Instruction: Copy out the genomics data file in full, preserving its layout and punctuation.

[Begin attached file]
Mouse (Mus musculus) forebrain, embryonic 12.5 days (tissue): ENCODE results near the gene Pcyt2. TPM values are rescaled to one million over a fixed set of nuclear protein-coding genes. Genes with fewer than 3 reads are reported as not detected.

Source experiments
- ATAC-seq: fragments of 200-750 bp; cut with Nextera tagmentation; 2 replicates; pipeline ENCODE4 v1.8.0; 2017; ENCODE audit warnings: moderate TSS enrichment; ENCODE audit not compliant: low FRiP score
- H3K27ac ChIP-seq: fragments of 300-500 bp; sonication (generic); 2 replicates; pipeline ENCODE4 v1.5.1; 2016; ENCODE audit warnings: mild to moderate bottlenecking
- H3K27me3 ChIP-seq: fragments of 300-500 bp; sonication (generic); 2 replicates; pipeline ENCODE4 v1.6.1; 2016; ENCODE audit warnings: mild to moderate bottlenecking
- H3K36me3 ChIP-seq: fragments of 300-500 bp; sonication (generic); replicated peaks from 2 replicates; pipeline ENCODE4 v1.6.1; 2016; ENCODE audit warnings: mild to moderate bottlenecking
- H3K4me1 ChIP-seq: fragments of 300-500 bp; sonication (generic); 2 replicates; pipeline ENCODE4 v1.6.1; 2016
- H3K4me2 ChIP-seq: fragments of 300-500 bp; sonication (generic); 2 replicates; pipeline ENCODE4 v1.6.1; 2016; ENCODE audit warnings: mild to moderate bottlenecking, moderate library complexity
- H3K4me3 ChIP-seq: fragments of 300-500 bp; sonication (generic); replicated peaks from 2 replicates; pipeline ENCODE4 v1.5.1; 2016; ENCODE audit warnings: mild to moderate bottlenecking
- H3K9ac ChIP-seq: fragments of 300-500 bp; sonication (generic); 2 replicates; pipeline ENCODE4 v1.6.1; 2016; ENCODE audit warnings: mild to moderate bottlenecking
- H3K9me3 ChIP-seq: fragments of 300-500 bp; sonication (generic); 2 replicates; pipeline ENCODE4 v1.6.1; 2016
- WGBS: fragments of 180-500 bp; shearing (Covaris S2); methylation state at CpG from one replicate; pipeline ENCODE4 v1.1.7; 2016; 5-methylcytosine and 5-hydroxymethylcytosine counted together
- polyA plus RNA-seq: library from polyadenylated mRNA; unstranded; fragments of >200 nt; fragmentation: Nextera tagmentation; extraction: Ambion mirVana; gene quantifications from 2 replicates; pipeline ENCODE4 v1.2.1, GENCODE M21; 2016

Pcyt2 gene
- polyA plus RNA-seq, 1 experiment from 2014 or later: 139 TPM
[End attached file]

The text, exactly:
Mouse (Mus musculus) forebrain, embryonic 12.5 days (tissue): ENCODE results near the gene Pcyt2. TPM values are rescaled to one million over a fixed set of nuclear protein-coding genes. Genes with fewer than 3 reads are reported as not detected.

Source experiments
- ATAC-seq: fragments of 200-750 bp; cut with Nextera tagmentation; 2 replicates; pipeline ENCODE4 v1.8.0; 2017; ENCODE audit warnings: moderate TSS enrichment; ENCODE audit not compliant: low FRiP score
- H3K27ac ChIP-seq: fragments of 300-500 bp; sonication (generic); 2 replicates; pipeline ENCODE4 v1.5.1; 2016; ENCODE audit warnings: mild to moderate bottlenecking
- H3K27me3 ChIP-seq: fragments of 300-500 bp; sonication (generic); 2 replicates; pipeline ENCODE4 v1.6.1; 2016; ENCODE audit warnings: mild to moderate bottlenecking
- H3K36me3 ChIP-seq: fragments of 300-500 bp; sonication (generic); replicated peaks from 2 replicates; pipeline ENCODE4 v1.6.1; 2016; ENCODE audit warnings: mild to moderate bottlenecking
- H3K4me1 ChIP-seq: fragments of 300-500 bp; sonication (generic); 2 replicates; pipeline ENCODE4 v1.6.1; 2016
- H3K4me2 ChIP-seq: fragments of 300-500 bp; sonication (generic); 2 replicates; pipeline ENCODE4 v1.6.1; 2016; ENCODE audit warnings: mild to moderate bottlenecking, moderate library complexity
- H3K4me3 ChIP-seq: fragments of 300-500 bp; sonication (generic); replicated peaks from 2 replicates; pipeline ENCODE4 v1.5.1; 2016; ENCODE audit warnings: mild to moderate bottlenecking
- H3K9ac ChIP-seq: fragments of 300-500 bp; sonication (generic); 2 replicates; pipeline ENCODE4 v1.6.1; 2016; ENCODE audit warnings: mild to moderate bottlenecking
- H3K9me3 ChIP-seq: fragments of 300-500 bp; sonication (generic); 2 replicates; pipeline ENCODE4 v1.6.1; 2016
- WGBS: fragments of 180-500 bp; shearing (Covaris S2); methylation state at CpG from one replicate; pipeline ENCODE4 v1.1.7; 2016; 5-methylcytosine and 5-hydroxymethylcytosine counted together
- polyA plus RNA-seq: library from polyadenylated mRNA; unstranded; fragments of >200 nt; fragmentation: Nextera tagmentation; extraction: Ambion mirVana; gene quantifications from 2 replicates; pipeline ENCODE4 v1.2.1, GENCODE M21; 2016

Pcyt2 gene
- polyA plus RNA-seq, 1 experiment from 2014 or later: 139 TPM